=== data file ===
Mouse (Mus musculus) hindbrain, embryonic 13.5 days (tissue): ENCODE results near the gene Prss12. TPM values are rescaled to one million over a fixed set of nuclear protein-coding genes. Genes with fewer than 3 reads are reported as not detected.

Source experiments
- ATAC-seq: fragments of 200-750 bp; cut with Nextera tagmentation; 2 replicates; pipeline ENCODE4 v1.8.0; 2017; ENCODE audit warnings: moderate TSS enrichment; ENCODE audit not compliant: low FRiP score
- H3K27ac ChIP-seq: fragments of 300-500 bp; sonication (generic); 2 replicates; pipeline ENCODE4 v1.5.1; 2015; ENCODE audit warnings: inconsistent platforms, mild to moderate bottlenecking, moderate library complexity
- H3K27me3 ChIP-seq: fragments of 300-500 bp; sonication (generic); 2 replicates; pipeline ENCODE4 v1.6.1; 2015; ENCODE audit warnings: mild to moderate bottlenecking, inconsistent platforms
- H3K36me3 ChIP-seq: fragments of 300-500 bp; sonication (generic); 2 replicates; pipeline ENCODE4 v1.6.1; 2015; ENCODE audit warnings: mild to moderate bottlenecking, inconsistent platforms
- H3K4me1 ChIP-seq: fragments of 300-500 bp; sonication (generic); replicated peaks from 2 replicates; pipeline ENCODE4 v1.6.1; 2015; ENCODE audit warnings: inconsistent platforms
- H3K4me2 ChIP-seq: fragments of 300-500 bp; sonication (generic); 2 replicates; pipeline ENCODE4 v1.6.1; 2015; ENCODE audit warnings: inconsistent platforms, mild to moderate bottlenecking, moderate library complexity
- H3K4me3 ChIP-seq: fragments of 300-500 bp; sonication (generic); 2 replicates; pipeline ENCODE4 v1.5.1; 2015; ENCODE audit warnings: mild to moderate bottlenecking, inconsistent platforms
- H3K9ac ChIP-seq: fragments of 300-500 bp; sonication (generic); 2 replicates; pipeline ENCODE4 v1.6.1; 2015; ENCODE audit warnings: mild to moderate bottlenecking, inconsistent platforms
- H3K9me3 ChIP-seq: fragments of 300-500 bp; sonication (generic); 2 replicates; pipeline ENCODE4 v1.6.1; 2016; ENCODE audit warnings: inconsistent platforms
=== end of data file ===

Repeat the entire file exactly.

Mouse (Mus musculus) hindbrain, embryonic 13.5 days (tissue): ENCODE results near the gene Prss12. TPM values are rescaled to one million over a fixed set of nuclear protein-coding genes. Genes with fewer than 3 reads are reported as not detected.

Source experiments
- ATAC-seq: fragments of 200-750 bp; cut with Nextera tagmentation; 2 replicates; pipeline ENCODE4 v1.8.0; 2017; ENCODE audit warnings: moderate TSS enrichment; ENCODE audit not compliant: low FRiP score
- H3K27ac ChIP-seq: fragments of 300-500 bp; sonication (generic); 2 replicates; pipeline ENCODE4 v1.5.1; 2015; ENCODE audit warnings: inconsistent platforms, mild to moderate bottlenecking, moderate library complexity
- H3K27me3 ChIP-seq: fragments of 300-500 bp; sonication (generic); 2 replicates; pipeline ENCODE4 v1.6.1; 2015; ENCODE audit warnings: mild to moderate bottlenecking, inconsistent platforms
- H3K36me3 ChIP-seq: fragments of 300-500 bp; sonication (generic); 2 replicates; pipeline ENCODE4 v1.6.1; 2015; ENCODE audit warnings: mild to moderate bottlenecking, inconsistent platforms
- H3K4me1 ChIP-seq: fragments of 300-500 bp; sonication (generic); replicated peaks from 2 replicates; pipeline ENCODE4 v1.6.1; 2015; ENCODE audit warnings: inconsistent platforms
- H3K4me2 ChIP-seq: fragments of 300-500 bp; sonication (generic); 2 replicates; pipeline ENCODE4 v1.6.1; 2015; ENCODE audit warnings: inconsistent platforms, mild to moderate bottlenecking, moderate library complexity
- H3K4me3 ChIP-seq: fragments of 300-500 bp; sonication (generic); 2 replicates; pipeline ENCODE4 v1.5.1; 2015; ENCODE audit warnings: mild to moderate bottlenecking, inconsistent platforms
- H3K9ac ChIP-seq: fragments of 300-500 bp; sonication (generic); 2 replicates; pipeline ENCODE4 v1.6.1; 2015; ENCODE audit warnings: mild to moderate bottlenecking, inconsistent platforms
- H3K9me3 ChIP-seq: fragments of 300-500 bp; sonication (generic); 2 replicates; pipeline ENCODE4 v1.6.1; 2016; ENCODE audit warnings: inconsistent platforms